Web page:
It’s inevitable that the Washington Nationals will be leaving Viera’s Space Coast Stadium for spring training, and tops on the team’s wish list for a new home is Fort Myers’ City of Palms Park.
Not surprising the Lerners want to leave Viera: at a time when teams are clustering spring-training operations both in Florida and Arizona, the Nats train in a no-man’s land — not quite in the Orlando area, not quite close enough to Jupiter and Palm Beach. There’s nothing really wrong with Space Coast Stadium and the adjoining Carl Barger Complex, per se, save the location.
“The distance not only kills the team, but when you’re there with your family, driving hundreds and hundreds of miles, it’s just crazy,” Mark Lerner told the Washington Times. “It’s totally a geography question why we need to leave Brevard [County]. The people have been wonderful to us, but it’s just grueling on the team.”
The team has positioned itself to leave; in the last year team officials have announced their dissatisfaction with Space Coast Stadium’s location and talked with Osceola County about a new shared complex just outside the Disney World boundaries. The Nats’ lease at Space Coast Stadium and the Carl Barger training complex doesn’t expire until 2017, but the team can move early if it pays off construction loans — currently valued at $765,000 a year and scheduled to be paid off in 2013.
Interestingly, there has not been a lot of talk between the Nationals and Lee County over a possible move: they’re in the beginning of an exclusive negotiating period, but there are plenty of issues to be discussed, including ballpark improvements and the addition of practice fields close to the ballpark. When the Boston Red Sox inhabited the facility, they practiced at a separate facility a few miles away; the Nationals would keep that facility as a minor-league center and keep the major leaguers at new facility at City of Palms Park: a back field, another half-field, an agility field, a batting cage and a bigger clubhouse. Baltimore does the same sort of thing in Sarasota.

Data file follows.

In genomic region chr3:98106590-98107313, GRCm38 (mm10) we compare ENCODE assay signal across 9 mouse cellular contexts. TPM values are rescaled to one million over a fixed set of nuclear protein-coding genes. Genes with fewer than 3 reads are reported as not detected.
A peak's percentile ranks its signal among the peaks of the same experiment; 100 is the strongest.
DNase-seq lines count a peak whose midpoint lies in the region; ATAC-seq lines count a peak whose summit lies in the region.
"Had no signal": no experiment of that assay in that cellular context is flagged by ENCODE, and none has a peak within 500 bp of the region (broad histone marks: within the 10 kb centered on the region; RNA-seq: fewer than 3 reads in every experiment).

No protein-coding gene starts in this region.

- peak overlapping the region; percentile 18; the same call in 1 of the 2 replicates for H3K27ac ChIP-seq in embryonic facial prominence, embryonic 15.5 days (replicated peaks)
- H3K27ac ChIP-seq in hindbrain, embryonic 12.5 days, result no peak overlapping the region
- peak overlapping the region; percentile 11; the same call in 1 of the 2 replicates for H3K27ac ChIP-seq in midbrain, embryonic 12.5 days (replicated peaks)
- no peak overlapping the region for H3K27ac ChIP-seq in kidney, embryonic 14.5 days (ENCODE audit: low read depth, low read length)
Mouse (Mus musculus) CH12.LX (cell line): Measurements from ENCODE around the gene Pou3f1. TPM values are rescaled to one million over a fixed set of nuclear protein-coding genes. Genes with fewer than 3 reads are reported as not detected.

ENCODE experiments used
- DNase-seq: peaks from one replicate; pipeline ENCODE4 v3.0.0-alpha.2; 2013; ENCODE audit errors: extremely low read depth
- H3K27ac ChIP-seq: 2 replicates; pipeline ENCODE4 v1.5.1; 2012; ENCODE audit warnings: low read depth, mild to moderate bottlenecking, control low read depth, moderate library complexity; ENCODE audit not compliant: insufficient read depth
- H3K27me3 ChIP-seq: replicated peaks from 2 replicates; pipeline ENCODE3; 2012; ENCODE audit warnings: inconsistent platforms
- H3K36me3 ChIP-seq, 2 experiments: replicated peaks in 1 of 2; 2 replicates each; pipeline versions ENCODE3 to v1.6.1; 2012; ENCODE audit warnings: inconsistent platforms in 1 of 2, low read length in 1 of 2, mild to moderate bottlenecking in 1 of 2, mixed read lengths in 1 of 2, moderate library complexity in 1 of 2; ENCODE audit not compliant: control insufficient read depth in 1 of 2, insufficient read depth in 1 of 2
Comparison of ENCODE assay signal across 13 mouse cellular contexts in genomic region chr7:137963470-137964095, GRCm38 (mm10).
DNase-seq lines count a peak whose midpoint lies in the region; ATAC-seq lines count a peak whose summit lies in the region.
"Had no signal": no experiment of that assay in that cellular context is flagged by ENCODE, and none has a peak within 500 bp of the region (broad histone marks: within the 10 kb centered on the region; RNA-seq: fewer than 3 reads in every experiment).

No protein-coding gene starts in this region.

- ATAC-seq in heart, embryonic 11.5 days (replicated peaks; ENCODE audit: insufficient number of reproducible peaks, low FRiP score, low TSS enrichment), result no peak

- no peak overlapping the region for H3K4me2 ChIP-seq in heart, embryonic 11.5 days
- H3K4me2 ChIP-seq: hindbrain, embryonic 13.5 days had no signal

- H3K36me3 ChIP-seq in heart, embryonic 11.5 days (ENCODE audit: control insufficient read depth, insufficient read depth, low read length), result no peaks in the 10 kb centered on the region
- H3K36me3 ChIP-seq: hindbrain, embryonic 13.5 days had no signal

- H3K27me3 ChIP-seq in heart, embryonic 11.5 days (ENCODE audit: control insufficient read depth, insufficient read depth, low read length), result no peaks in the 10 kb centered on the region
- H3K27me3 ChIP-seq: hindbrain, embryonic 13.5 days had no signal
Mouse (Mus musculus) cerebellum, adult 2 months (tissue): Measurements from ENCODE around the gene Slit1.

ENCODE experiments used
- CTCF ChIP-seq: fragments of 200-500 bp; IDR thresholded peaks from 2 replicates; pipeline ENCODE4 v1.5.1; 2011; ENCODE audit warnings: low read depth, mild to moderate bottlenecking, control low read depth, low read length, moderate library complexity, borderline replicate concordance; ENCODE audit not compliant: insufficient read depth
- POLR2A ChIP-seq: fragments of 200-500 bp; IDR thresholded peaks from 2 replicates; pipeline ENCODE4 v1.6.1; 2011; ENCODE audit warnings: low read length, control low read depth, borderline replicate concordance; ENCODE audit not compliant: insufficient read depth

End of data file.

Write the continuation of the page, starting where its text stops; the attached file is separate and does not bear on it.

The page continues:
There’s one reason why not many discussions have taken place: The issue is cost, as the Nats have presented a plan and Lee County needs to decide if it can pay to have the Nats move in. Lee County does indeed have money to invest in spring-training facilities past what’s already been committed to JetBlue Park at Fenway South, but so far discussions have centered on spending that tourism tax money on upgrades to Hammond Stadium, the spring home of the Minnesota Twins — a spring facility that certainly could use a facelift.
RELATED STORIES: Gammons: Nats present spring-training wish list to Lee County; Is Nats, Brevard County marriage over?; Nats go public with desire for new spring-training facility; Nats, Astros eying new Osceola County spring-training complex; Could Cards, Marlins leave Treasure Coast?; Kasten: Nats definitely looking for new spring home
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